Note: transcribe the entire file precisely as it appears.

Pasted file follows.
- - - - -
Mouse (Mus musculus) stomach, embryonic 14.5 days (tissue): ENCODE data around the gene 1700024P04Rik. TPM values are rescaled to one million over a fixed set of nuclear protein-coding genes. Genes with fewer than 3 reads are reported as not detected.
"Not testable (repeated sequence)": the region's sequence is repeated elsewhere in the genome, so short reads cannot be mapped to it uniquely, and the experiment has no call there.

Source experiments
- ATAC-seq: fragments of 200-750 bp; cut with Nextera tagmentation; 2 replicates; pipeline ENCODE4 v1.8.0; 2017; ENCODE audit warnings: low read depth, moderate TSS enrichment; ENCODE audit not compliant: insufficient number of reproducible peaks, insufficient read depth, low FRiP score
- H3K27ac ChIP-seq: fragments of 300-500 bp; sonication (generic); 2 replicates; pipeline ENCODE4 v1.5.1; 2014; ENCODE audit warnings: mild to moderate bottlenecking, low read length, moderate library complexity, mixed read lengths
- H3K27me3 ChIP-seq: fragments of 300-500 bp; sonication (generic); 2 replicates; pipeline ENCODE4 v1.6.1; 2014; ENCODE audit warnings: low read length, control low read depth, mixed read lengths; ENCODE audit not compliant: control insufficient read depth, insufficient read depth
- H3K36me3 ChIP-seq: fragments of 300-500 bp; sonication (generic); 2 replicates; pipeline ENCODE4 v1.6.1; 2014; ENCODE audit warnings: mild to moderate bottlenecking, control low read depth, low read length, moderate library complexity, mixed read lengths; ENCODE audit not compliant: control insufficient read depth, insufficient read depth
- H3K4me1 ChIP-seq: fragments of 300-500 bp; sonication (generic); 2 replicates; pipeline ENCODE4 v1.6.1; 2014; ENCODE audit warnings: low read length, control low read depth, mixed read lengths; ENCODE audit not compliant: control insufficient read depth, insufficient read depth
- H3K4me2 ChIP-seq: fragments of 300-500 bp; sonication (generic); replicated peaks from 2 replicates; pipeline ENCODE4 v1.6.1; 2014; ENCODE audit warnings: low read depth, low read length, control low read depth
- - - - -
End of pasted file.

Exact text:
Mouse (Mus musculus) stomach, embryonic 14.5 days (tissue): ENCODE data around the gene 1700024P04Rik. TPM values are rescaled to one million over a fixed set of nuclear protein-coding genes. Genes with fewer than 3 reads are reported as not detected.
"Not testable (repeated sequence)": the region's sequence is repeated elsewhere in the genome, so short reads cannot be mapped to it uniquely, and the experiment has no call there.

Source experiments
- ATAC-seq: fragments of 200-750 bp; cut with Nextera tagmentation; 2 replicates; pipeline ENCODE4 v1.8.0; 2017; ENCODE audit warnings: low read depth, moderate TSS enrichment; ENCODE audit not compliant: insufficient number of reproducible peaks, insufficient read depth, low FRiP score
- H3K27ac ChIP-seq: fragments of 300-500 bp; sonication (generic); 2 replicates; pipeline ENCODE4 v1.5.1; 2014; ENCODE audit warnings: mild to moderate bottlenecking, low read length, moderate library complexity, mixed read lengths
- H3K27me3 ChIP-seq: fragments of 300-500 bp; sonication (generic); 2 replicates; pipeline ENCODE4 v1.6.1; 2014; ENCODE audit warnings: low read length, control low read depth, mixed read lengths; ENCODE audit not compliant: control insufficient read depth, insufficient read depth
- H3K36me3 ChIP-seq: fragments of 300-500 bp; sonication (generic); 2 replicates; pipeline ENCODE4 v1.6.1; 2014; ENCODE audit warnings: mild to moderate bottlenecking, control low read depth, low read length, moderate library complexity, mixed read lengths; ENCODE audit not compliant: control insufficient read depth, insufficient read depth
- H3K4me1 ChIP-seq: fragments of 300-500 bp; sonication (generic); 2 replicates; pipeline ENCODE4 v1.6.1; 2014; ENCODE audit warnings: low read length, control low read depth, mixed read lengths; ENCODE audit not compliant: control insufficient read depth, insufficient read depth
- H3K4me2 ChIP-seq: fragments of 300-500 bp; sonication (generic); replicated peaks from 2 replicates; pipeline ENCODE4 v1.6.1; 2014; ENCODE audit warnings: low read depth, low read length, control low read depth